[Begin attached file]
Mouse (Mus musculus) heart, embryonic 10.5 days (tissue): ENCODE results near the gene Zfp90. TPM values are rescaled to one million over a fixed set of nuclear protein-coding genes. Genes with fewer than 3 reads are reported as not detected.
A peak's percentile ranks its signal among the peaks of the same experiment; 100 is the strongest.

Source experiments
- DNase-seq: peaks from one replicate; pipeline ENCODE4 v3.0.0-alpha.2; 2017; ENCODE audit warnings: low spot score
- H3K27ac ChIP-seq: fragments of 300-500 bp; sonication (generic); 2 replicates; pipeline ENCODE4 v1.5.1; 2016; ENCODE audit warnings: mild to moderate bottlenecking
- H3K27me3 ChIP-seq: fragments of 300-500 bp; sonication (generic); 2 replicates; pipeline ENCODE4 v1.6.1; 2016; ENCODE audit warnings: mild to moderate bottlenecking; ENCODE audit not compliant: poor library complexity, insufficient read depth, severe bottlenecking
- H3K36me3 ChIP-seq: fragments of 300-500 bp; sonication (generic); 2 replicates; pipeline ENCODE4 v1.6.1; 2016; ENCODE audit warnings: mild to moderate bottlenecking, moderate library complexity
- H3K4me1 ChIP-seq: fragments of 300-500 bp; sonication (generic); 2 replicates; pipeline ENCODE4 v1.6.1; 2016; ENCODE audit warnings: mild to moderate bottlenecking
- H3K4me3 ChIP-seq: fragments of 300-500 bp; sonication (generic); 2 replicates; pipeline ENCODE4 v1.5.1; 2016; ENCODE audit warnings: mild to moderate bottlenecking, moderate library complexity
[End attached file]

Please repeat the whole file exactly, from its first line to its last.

Mouse (Mus musculus) heart, embryonic 10.5 days (tissue): ENCODE results near the gene Zfp90. TPM values are rescaled to one million over a fixed set of nuclear protein-coding genes. Genes with fewer than 3 reads are reported as not detected.
A peak's percentile ranks its signal among the peaks of the same experiment; 100 is the strongest.

Source experiments
- DNase-seq: peaks from one replicate; pipeline ENCODE4 v3.0.0-alpha.2; 2017; ENCODE audit warnings: low spot score
- H3K27ac ChIP-seq: fragments of 300-500 bp; sonication (generic); 2 replicates; pipeline ENCODE4 v1.5.1; 2016; ENCODE audit warnings: mild to moderate bottlenecking
- H3K27me3 ChIP-seq: fragments of 300-500 bp; sonication (generic); 2 replicates; pipeline ENCODE4 v1.6.1; 2016; ENCODE audit warnings: mild to moderate bottlenecking; ENCODE audit not compliant: poor library complexity, insufficient read depth, severe bottlenecking
- H3K36me3 ChIP-seq: fragments of 300-500 bp; sonication (generic); 2 replicates; pipeline ENCODE4 v1.6.1; 2016; ENCODE audit warnings: mild to moderate bottlenecking, moderate library complexity
- H3K4me1 ChIP-seq: fragments of 300-500 bp; sonication (generic); 2 replicates; pipeline ENCODE4 v1.6.1; 2016; ENCODE audit warnings: mild to moderate bottlenecking
- H3K4me3 ChIP-seq: fragments of 300-500 bp; sonication (generic); 2 replicates; pipeline ENCODE4 v1.5.1; 2016; ENCODE audit warnings: mild to moderate bottlenecking, moderate library complexity